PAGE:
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A Very Long Engagement

2004 Drama

Audrey Tautou, who rose to international stardom with the title role in Jean-Pierre Jeunet's worldwide smash Amélie, reunites with the director for this drama, set during the darkest days of World War I and its immediate aftermath. Mathilde (Tautou) is a pretty but frail young women who was left with a bad leg after a childhood bout with polio. Mathilde lives in a small French village with her Aunt Bénédicte (Chantal Neuwirth) and Uncle Sylvain (Dominique Pinon), and is engaged to marry Manech (Gaspard Ulliel), the son of a lighthouse keeper who is fighting with the army near the German front. Manech is one of five soldiers who have been accused of injuring themselves in order to be sent home; in order to discourage similar behavior among their comrades, Manech and the other soldiers are sentenced to death, and the condemned men are marched into the no man's land between the French and German lines, where they are certain to be killed. Mathilde receives word of Manech's death, but in her heart she believes that if the man she loved had been killed, she would know it and feel it. Convinced he's still alive somewhere, Mathilde hires a private detective (Ticky Holgado) shortly after the end of the war, and together they set out to find the missing Manech. Jodie Foster appears in a supporting role as a Polish expatriate living in France. more..

Director: Jean-Pierre Jeunet

Starring: Audrey Tautou, Gaspard Ulliel, Jean-Pierre Becker, Dominique Bettenfeld, Clovis Cornillac

Reviews

  • Hauntingly tells a story older than the Odyssey and as timely as today's body count from Iraq.

    Ruthe Stein - The San Francisco Chronicle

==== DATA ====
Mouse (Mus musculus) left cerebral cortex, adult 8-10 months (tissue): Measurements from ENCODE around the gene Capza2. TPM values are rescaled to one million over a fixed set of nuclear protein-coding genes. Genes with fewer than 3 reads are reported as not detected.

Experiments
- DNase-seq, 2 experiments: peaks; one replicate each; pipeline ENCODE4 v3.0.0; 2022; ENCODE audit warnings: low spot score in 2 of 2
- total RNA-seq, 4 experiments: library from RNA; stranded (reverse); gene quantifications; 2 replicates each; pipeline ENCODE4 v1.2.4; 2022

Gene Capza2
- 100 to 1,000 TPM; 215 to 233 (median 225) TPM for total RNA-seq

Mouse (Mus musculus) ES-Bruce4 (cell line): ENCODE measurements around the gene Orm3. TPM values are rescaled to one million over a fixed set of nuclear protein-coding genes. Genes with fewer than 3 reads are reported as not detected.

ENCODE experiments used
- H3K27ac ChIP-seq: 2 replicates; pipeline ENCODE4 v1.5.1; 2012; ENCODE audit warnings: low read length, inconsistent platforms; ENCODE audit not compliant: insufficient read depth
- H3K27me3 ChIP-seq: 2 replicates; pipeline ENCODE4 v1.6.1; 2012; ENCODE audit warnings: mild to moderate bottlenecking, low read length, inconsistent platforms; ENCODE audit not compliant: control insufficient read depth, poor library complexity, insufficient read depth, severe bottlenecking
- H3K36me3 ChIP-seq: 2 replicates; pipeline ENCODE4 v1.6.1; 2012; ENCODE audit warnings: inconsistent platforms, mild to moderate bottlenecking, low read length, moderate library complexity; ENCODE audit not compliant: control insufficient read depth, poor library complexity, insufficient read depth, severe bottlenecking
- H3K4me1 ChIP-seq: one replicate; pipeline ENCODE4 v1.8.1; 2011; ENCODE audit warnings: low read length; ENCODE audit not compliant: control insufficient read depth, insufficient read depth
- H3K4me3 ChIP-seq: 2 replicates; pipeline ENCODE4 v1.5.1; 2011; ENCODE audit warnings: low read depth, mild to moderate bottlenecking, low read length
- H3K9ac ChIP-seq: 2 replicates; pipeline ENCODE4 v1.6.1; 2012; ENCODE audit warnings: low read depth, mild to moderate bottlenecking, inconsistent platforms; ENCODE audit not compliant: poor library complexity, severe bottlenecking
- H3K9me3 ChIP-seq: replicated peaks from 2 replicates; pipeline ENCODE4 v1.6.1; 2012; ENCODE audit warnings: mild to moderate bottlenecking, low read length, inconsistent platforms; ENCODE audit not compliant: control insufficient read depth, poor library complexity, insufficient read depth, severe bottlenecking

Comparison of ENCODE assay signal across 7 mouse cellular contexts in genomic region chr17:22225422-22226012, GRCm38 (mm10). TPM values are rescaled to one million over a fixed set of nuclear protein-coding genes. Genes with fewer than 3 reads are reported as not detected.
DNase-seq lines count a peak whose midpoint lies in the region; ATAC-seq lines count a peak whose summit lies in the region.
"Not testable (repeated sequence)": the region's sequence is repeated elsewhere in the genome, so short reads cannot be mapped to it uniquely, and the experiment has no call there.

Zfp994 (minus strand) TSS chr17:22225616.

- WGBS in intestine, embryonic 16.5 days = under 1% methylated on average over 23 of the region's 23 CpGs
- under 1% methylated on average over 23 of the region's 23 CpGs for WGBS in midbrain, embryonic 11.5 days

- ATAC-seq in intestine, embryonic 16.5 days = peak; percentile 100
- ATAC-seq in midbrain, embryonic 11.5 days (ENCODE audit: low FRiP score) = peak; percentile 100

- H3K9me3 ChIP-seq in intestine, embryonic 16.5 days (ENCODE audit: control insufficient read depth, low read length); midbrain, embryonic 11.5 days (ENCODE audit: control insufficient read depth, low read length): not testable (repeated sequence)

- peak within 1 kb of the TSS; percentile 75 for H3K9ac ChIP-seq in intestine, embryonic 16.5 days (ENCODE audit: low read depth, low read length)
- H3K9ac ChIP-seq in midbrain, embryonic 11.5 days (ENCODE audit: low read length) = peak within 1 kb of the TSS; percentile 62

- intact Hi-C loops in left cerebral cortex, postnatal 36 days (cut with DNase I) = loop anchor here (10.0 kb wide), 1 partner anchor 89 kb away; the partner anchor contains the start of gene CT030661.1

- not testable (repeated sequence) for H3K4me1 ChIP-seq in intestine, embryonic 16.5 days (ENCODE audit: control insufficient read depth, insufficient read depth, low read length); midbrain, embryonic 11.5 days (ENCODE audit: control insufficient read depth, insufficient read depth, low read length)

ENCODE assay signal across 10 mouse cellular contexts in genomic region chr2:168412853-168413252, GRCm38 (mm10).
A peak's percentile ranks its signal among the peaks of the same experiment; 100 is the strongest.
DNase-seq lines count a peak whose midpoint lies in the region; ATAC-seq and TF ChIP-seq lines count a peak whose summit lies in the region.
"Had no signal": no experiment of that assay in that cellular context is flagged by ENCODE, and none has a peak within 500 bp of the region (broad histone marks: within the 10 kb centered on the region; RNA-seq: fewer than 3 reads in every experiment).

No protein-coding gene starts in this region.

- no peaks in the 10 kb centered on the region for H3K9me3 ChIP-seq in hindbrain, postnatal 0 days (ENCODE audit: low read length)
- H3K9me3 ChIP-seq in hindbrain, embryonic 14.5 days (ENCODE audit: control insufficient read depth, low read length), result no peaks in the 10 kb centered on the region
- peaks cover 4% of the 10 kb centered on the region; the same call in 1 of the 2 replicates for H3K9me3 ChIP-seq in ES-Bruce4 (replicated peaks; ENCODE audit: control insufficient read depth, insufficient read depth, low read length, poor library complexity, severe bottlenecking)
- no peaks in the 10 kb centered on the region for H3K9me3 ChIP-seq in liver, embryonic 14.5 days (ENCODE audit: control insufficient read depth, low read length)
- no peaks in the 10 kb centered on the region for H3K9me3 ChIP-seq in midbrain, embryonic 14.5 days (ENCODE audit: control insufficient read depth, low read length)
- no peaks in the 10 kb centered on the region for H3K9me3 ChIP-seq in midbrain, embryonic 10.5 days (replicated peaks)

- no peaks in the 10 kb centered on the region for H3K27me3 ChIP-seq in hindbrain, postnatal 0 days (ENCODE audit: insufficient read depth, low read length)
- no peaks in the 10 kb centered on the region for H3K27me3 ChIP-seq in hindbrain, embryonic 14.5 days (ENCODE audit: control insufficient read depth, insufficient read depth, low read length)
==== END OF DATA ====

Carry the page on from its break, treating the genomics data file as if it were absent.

29 November 2012

  • Rapturously beautiful, startlingly audacious and often very funny, the film employs many of the techniques that were used so pleasingly in "Amélie."

    Joe Morgenstern - The Wall Street Journal

    29 November 2012

  • This is a movie that considers graphic violence with a refined taste for the sensuous: Guts spill, blood spurts, corpses stink, but there is a handsome, absurdist humanity to the way Jeunet (who wrote the script with Guillaume Laurant) maps out the crossroads of human carnage and human caring.

    Lisa Schwarzbaum - Entertainment Weekly

    29 November 2012

  • In its insistence on the centrality of the war to the collective consciousness of mankind, it's of a piece with "The English Patient," rather than "Saving Private Ryan."

    Stephen Hunter - The Washington Post

    29 November 2012

  • Jeunet brings everything together -- his joyously poetic style, the lovable Tautou, a good story worth the telling -- into a film that is a series of pleasures stumbling over one another in their haste to delight us.

    Roger Ebert - The Chicago Sun-Times

    29 November 2012

Awards

  • Best Achievement in Art Direction

    Academy Awards (2005)

     
  • Outstanding Achievement in Cinematography in Theatrical Releases

    American Society of Cinematographers (2005)

  • Best Film Not in the English Language

    BAFTA Awards (2005)

     
  • Best Cinematography

    Boston Society of Film Critics Awards (2004)

  • Best Foreign-Language Film

    Broadcast Film Critics Association Awards (2005)